Nicolas Maduro Current Affairs - 2019
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The Venezuela crisis is deepening with passing time. European Union, Australia, US, New Zealand have recognised Juan Guaidó, the opposition leader as the president.
Juan Guaidó, the opposition leader, has said that President Nicolás Maduro is illegitimate and has asserted himself as Venezuela’s interim president.
What’s the crisis?
Both Juan Guaidó and Nicolás Maduro have debatable claims to legitimacy. As a result, the whole issue has become messy.
Venezuela has been grappling with crisis spiral for years with growing political discontent further fuelled by skyrocketing hyperinflation, power cuts and shortages of food and medicine. The recent crisis haunting Venezuela is Who is the President?
How did the Presidential Crisis begin?
On 23rd January the leader of the legislature, Juan Guaidó, declared himself acting president and said he would assume the powers of the executive branch from there onwards. This was a challenge to President Nicolás Maduro, who had been sworn into a second six-year term in office just two weeks previously. President Maduro condemned this as a ploy by the US to oust him.
Nicolás Maduro was first elected as President with a thin margin of 1.6 percentage votes in April 2013 after the death of his predecessor, Hugo Chávez. Nicolás Maduro was re-elected to the office of president for a second six-year term in highly controversial elections in May 2018, which most opposition parties boycotted.
After being re-elected Nicolás Maduro announced that announced he would serve out his remaining first term and only then be sworn in for a second term.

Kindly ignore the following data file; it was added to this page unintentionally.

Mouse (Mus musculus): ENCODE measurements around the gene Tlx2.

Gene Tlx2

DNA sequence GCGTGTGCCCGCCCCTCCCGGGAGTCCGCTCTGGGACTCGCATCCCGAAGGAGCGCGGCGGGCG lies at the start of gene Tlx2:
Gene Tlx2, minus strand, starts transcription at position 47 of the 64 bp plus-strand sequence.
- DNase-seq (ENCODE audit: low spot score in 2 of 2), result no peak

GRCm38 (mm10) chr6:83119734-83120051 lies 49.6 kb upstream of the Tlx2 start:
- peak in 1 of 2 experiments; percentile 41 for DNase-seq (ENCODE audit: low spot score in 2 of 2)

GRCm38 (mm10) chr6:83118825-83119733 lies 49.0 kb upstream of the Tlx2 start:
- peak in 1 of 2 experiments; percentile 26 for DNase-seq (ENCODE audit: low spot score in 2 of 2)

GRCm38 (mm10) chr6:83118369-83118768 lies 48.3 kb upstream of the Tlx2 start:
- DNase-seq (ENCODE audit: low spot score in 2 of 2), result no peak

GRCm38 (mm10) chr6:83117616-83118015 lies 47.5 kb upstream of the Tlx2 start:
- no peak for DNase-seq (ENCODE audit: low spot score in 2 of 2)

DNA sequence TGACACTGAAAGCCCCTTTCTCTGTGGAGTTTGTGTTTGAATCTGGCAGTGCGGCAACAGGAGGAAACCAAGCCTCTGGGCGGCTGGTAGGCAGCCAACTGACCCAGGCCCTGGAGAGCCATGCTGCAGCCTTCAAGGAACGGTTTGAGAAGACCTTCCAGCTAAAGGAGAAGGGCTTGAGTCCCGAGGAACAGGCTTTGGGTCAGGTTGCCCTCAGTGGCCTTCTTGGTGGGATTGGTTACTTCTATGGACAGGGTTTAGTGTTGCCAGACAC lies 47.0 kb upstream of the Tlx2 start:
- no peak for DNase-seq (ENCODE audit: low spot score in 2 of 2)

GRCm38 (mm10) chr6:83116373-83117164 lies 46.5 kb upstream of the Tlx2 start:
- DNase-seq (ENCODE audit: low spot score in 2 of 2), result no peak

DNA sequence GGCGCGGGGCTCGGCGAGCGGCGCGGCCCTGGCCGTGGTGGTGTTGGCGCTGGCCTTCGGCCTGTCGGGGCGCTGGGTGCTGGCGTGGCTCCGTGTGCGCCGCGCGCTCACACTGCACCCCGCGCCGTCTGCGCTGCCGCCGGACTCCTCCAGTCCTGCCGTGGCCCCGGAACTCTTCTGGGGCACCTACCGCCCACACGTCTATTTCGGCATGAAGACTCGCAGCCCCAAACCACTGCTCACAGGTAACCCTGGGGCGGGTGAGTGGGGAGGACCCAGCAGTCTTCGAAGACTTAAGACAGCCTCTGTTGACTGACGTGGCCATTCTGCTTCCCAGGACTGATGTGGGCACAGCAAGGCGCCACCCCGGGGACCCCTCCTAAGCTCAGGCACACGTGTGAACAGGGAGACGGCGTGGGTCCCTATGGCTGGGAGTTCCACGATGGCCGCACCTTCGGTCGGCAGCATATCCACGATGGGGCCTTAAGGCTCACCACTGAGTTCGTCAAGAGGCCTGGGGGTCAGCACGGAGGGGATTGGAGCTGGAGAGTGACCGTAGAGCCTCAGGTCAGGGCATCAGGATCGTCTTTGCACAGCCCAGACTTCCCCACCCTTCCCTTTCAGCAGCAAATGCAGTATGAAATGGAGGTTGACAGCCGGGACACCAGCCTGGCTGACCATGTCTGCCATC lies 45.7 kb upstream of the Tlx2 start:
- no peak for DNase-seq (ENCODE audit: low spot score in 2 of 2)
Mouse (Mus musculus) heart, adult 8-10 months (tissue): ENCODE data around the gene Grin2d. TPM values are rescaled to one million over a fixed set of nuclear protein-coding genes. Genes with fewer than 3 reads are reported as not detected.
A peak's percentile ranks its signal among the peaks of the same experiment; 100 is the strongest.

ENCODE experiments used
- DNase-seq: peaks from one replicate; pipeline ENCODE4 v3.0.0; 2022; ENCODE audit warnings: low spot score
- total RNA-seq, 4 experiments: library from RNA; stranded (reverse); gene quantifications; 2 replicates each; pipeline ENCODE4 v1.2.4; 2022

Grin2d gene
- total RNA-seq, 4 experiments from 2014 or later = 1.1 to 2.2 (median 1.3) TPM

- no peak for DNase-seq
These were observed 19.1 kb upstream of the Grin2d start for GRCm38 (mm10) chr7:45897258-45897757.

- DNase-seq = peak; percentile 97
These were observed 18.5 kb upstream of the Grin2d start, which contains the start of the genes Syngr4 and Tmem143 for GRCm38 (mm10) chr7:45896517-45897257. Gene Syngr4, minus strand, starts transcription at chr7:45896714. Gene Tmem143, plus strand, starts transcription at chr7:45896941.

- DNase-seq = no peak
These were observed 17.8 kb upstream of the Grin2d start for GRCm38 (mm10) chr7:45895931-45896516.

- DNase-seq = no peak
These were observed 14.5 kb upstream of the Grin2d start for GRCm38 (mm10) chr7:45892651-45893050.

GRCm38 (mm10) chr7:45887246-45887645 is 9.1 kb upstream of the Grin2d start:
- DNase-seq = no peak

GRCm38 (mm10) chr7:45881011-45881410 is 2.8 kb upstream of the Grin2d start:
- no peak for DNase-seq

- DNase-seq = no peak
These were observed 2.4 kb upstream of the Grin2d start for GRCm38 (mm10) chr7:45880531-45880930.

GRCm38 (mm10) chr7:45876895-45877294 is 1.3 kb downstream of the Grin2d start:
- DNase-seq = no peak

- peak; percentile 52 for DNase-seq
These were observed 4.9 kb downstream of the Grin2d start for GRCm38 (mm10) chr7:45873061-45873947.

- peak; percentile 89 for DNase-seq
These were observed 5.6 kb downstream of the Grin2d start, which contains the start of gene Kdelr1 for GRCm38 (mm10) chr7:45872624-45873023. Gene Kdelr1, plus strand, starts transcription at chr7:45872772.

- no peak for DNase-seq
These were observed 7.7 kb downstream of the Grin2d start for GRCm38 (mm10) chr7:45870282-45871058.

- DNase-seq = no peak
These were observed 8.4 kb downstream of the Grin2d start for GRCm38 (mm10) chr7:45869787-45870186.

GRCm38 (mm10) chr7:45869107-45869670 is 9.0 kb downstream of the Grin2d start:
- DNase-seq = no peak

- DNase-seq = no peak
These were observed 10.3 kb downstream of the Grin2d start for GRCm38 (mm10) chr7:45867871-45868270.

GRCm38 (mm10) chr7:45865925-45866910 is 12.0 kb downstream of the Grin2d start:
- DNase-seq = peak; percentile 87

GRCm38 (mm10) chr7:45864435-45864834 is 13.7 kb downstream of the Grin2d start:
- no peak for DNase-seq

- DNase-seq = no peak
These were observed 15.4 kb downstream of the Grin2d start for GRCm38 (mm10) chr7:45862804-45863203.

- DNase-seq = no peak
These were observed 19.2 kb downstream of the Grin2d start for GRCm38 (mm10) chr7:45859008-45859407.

The National Assembly leader Juan Guaidó argues that because the election was not fair. Articles 233 and 333 of Venezuela’s constitution empower the head of the National Assembly takes over as acting president under such circumstances. Juan Guaidó has staked the claim to be the acting president, as he was the head of the legislature.
Tags: Australia • European Union • Hugo Chávez • Juan Guaidó • New Zealand
Venezuela become first sovereign country to officially launch its own cryptocurrency called Petro backed by oil, gas, gold and diamond reserves to circumvent US-led financial sanctions. Venezuelan President Nicolas Maduro has claimed that the pre-mined cryptocurrency Petrohas raised US $735 million on the first day of its pre-sale.
The Petro aims to help Venezuela to advance in issues of monetary sovereignty, to make financial transactions and overcome financial blockade. It is based on blockchain technology. Its value will be pegged to price of barrel of Venezuelan oil from the previous day. Government will accept Petro as a form of payment of national taxes, fees, contributions and public services
Venezuelian government will issue 100 million coins of Petro of which 38.4 million is available for pre-sale and 44 million coins will be offered in Initial Coin Offerings (ICO) in March 2018. The rest 17.6 million coins will be retained by Venezuelan Superintendency of Currency and Related Activities (SUPCACVEN).
With encouraging response to Petro, Venezuelan government is planning to launch another cryptocurrency based on gold called Petro Gold which will be backed by gold. It will be more powerful and strengthen the Petro. But Petro Gold will, be not the first cryptocurrency based on gold. Many such currencies are traded in market including one called RMG created by The Royal Mint in Britain.
The success of Petro depends a lot on how global crypto-community responds to its offer. Moreover, governments and regulators across the globe have already started warning investors against the financial and legal risks associated with digital or crypto-currencies. However, Venezuela is successful in managing digital assets, it will be able to circumvent sanctions imposed on it and it could open new ways for other sanctioned countries to be financially stable despite the curbs.
Venezuela, an OPEC member has one of the largest oil reserves in the world. It has over 300 billion barrels oil reserves — largest in the world. The socialist country earns 95% of its forex from oil exports is going through one of the biggest financial crisis in its history. With new official cryptocurrency, Venezuela hopes to overcome economic blockade imposed by United States which has resulted in 99% depreciation of value of its fiat currency Bolivar.